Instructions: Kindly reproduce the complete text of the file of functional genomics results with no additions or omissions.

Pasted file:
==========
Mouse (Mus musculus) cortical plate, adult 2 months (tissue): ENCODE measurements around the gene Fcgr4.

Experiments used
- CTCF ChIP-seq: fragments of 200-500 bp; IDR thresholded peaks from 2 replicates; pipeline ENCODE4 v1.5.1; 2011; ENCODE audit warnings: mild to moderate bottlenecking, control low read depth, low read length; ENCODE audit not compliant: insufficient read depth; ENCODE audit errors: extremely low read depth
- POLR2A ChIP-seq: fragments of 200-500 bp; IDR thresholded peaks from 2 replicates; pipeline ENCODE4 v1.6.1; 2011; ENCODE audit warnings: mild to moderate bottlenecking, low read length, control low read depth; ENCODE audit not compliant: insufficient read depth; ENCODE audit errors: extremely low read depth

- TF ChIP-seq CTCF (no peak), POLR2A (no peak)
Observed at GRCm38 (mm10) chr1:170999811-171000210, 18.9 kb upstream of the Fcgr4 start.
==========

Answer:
Mouse (Mus musculus) cortical plate, adult 2 months (tissue): ENCODE measurements around the gene Fcgr4.

Experiments used
- CTCF ChIP-seq: fragments of 200-500 bp; IDR thresholded peaks from 2 replicates; pipeline ENCODE4 v1.5.1; 2011; ENCODE audit warnings: mild to moderate bottlenecking, control low read depth, low read length; ENCODE audit not compliant: insufficient read depth; ENCODE audit errors: extremely low read depth
- POLR2A ChIP-seq: fragments of 200-500 bp; IDR thresholded peaks from 2 replicates; pipeline ENCODE4 v1.6.1; 2011; ENCODE audit warnings: mild to moderate bottlenecking, low read length, control low read depth; ENCODE audit not compliant: insufficient read depth; ENCODE audit errors: extremely low read depth

- TF ChIP-seq CTCF (no peak), POLR2A (no peak)
Observed at GRCm38 (mm10) chr1:170999811-171000210, 18.9 kb upstream of the Fcgr4 start.